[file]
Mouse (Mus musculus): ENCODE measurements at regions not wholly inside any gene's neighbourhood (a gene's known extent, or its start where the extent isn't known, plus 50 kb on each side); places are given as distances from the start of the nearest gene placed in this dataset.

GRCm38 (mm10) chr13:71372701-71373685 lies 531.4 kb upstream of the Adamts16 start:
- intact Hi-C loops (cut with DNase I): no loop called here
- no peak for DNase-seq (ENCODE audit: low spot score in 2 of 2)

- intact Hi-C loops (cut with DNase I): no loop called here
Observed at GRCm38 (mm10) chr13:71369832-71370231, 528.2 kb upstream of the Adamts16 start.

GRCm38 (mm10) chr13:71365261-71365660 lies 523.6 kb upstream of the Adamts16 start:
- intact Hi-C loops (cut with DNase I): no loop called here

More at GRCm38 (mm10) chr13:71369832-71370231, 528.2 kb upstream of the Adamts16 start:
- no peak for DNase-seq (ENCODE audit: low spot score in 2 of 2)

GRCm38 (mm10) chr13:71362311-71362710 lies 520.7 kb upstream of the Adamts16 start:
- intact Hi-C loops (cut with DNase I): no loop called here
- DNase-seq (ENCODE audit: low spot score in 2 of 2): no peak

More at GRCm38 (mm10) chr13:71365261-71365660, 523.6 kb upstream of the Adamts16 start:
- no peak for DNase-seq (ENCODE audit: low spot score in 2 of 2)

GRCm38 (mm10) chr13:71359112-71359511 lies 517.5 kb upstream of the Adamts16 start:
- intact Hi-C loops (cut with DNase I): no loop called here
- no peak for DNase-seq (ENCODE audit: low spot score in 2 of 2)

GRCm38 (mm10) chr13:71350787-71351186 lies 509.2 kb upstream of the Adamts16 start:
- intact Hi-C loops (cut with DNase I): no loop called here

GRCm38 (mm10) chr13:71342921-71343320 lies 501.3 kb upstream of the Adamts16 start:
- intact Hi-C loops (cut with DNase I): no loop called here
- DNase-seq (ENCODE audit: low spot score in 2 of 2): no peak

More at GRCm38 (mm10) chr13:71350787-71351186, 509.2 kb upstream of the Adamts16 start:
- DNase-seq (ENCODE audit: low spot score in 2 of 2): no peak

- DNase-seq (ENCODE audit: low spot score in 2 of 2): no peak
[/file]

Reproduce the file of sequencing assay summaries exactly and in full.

Mouse (Mus musculus): ENCODE measurements at regions not wholly inside any gene's neighbourhood (a gene's known extent, or its start where the extent isn't known, plus 50 kb on each side); places are given as distances from the start of the nearest gene placed in this dataset.

GRCm38 (mm10) chr13:71372701-71373685 lies 531.4 kb upstream of the Adamts16 start:
- intact Hi-C loops (cut with DNase I): no loop called here
- no peak for DNase-seq (ENCODE audit: low spot score in 2 of 2)

- intact Hi-C loops (cut with DNase I): no loop called here
Observed at GRCm38 (mm10) chr13:71369832-71370231, 528.2 kb upstream of the Adamts16 start.

GRCm38 (mm10) chr13:71365261-71365660 lies 523.6 kb upstream of the Adamts16 start:
- intact Hi-C loops (cut with DNase I): no loop called here

More at GRCm38 (mm10) chr13:71369832-71370231, 528.2 kb upstream of the Adamts16 start:
- no peak for DNase-seq (ENCODE audit: low spot score in 2 of 2)

GRCm38 (mm10) chr13:71362311-71362710 lies 520.7 kb upstream of the Adamts16 start:
- intact Hi-C loops (cut with DNase I): no loop called here
- DNase-seq (ENCODE audit: low spot score in 2 of 2): no peak

More at GRCm38 (mm10) chr13:71365261-71365660, 523.6 kb upstream of the Adamts16 start:
- no peak for DNase-seq (ENCODE audit: low spot score in 2 of 2)

GRCm38 (mm10) chr13:71359112-71359511 lies 517.5 kb upstream of the Adamts16 start:
- intact Hi-C loops (cut with DNase I): no loop called here
- no peak for DNase-seq (ENCODE audit: low spot score in 2 of 2)

GRCm38 (mm10) chr13:71350787-71351186 lies 509.2 kb upstream of the Adamts16 start:
- intact Hi-C loops (cut with DNase I): no loop called here

GRCm38 (mm10) chr13:71342921-71343320 lies 501.3 kb upstream of the Adamts16 start:
- intact Hi-C loops (cut with DNase I): no loop called here
- DNase-seq (ENCODE audit: low spot score in 2 of 2): no peak

More at GRCm38 (mm10) chr13:71350787-71351186, 509.2 kb upstream of the Adamts16 start:
- DNase-seq (ENCODE audit: low spot score in 2 of 2): no peak

- DNase-seq (ENCODE audit: low spot score in 2 of 2): no peak